For example, insurance companies have generally used consumer credit scores to determine the level of risk before selling auto or home insurance policies. Sometimes, credit scores or information are also used to determine the premiums. Insurance companies often believe there is a direct correlation between credit information and the risk of filing an insurance claim. In response to this practice, more than a half a dozen states have enacted state legislation prohibiting or otherwise restricting the use of credit information or credit scores to determine insurance premiums.
Ensuring Financial Viability and Regulating Coverage
States also are involved in overseeing the financial viability of insurance companies. States conduct financial investigations in the forms of scheduled, usually routine, examinations. States investigate a company’s accounting methods and financial statements to ascertain whether the company is in good financial standing. If an investigation shows the company to be impaired, the state can take control of the company to protect its insureds. States also regulate the finances of insurance companies by: (1) eliminating or limiting certain activities insurance companies can engage in, because of their financial risks; (2) overseeing or auditing insurance companies to determine if an insurance company is at risk for insolvency; and (3) establishing backup funds. Regulators generally require conservative valuation in financial statements and limit certain investment options for insurance companies. Thus, insurance companies are not free to manage and invest their capital without oversight.
States also impose capital requirements on insurance companies, which require companies to maintain minimum levels of available capital to continue to do business. Companies are required to file annual and quarterly statements allowing regulators to assess the company’s financial condition. States have regulatory backups with risk-based capital requirements, which supplement the minimum capital requirements for insurance companies. In other words, if insurance companies are unable to pay claims, a state guaranty fund will pay, within certain limits.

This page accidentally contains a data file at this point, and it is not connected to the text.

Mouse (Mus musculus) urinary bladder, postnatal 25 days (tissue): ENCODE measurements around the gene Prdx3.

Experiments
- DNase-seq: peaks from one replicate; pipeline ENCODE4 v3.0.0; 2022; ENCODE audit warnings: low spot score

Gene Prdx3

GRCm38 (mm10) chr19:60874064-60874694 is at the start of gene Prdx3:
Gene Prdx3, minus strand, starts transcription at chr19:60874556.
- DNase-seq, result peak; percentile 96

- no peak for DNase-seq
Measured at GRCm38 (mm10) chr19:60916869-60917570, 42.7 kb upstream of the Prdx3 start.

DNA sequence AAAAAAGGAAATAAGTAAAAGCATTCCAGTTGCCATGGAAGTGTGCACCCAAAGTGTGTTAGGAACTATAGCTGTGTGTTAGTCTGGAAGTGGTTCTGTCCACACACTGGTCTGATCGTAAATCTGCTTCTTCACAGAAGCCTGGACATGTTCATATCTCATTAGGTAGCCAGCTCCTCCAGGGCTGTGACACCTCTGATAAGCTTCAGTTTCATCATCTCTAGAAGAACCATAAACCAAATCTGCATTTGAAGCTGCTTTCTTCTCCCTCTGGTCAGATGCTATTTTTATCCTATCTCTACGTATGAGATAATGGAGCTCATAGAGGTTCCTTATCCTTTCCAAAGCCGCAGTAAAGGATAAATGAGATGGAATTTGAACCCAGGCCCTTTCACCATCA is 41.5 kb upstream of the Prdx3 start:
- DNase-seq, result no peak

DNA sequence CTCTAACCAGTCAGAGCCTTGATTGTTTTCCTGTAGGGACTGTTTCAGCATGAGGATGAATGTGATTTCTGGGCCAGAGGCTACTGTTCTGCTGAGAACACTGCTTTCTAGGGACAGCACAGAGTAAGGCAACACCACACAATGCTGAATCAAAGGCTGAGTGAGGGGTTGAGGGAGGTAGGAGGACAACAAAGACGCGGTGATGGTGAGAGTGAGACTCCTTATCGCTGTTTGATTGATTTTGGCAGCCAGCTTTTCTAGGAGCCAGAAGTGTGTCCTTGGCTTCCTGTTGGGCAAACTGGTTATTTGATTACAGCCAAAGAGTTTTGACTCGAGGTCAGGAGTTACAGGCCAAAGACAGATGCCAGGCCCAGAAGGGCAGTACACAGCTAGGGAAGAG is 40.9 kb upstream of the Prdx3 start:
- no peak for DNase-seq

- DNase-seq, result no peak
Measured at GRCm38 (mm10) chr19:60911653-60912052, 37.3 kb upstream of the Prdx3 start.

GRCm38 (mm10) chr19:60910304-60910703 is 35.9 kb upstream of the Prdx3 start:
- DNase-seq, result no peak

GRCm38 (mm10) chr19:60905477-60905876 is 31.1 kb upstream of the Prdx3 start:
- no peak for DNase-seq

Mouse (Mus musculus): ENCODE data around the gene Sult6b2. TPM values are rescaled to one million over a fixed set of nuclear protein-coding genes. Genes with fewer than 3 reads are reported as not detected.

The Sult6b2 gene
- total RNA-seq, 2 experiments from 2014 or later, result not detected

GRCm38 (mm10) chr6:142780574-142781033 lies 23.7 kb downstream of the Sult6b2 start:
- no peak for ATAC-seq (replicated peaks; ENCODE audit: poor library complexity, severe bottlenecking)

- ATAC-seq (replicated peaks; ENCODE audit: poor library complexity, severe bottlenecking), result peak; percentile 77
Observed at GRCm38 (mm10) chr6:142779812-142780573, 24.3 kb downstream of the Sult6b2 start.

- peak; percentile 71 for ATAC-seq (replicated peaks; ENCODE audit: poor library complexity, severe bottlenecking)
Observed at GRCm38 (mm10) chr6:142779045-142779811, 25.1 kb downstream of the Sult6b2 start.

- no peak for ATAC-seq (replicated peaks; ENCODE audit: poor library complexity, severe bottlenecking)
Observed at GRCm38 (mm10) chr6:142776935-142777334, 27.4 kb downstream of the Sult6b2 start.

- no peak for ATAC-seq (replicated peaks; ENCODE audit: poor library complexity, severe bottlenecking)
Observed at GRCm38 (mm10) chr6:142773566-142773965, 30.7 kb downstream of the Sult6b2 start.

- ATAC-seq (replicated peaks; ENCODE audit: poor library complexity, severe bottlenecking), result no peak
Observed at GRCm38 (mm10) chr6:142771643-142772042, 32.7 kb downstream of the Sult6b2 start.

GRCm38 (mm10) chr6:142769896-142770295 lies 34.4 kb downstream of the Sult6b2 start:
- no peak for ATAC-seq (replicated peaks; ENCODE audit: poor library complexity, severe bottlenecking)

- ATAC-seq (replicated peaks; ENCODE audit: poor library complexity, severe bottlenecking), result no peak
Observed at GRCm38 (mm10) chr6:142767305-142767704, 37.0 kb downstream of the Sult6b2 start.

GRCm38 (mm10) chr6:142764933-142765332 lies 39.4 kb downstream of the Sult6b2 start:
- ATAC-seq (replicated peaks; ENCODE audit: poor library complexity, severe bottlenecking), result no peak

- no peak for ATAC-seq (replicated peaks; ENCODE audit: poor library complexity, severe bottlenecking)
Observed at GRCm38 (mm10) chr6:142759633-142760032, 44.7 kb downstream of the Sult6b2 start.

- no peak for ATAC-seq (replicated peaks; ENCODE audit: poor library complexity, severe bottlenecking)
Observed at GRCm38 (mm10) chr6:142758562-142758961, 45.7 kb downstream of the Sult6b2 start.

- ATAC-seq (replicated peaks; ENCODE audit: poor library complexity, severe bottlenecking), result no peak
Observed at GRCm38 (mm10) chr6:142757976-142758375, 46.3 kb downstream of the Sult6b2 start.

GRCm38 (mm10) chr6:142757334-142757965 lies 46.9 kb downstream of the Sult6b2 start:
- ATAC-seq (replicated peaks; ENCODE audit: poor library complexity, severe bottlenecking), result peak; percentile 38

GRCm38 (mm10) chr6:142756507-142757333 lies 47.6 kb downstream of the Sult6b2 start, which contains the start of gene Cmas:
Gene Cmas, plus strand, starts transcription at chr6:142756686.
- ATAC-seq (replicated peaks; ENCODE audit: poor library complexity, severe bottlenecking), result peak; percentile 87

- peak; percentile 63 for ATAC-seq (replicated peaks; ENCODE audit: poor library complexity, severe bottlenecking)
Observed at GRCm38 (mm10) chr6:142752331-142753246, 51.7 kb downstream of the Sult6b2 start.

Finally, federal bankruptcy law excludes insurers from eligibility for bankruptcy relief under Chapter 7 (liquidation). Most states also have statutes in place that provide for the management and distribution of the assets of an insolvent insurer. Generally, if this happens, all policies are terminated, and the insureds become unsecured creditors to the extent of the reserve value of their policies. In some cases, the insolvent insurer’s assets are transferred to another insurer, which assumes all liability under existing policies and continues the insolvent insurer’s business.
States can also regulate the coverage provided by insurance companies. For example, all states have statutes requiring car owners to have auto insurance to ensure that adequate funds are available to reimburse people who may suffer physical or economic losses from automobile accidents. As another example, some state statutes require people to provide health insurance for dependents, especially in the case of divorce or separation, where it is common for parents to be ordered to maintain health insurance for their minor children.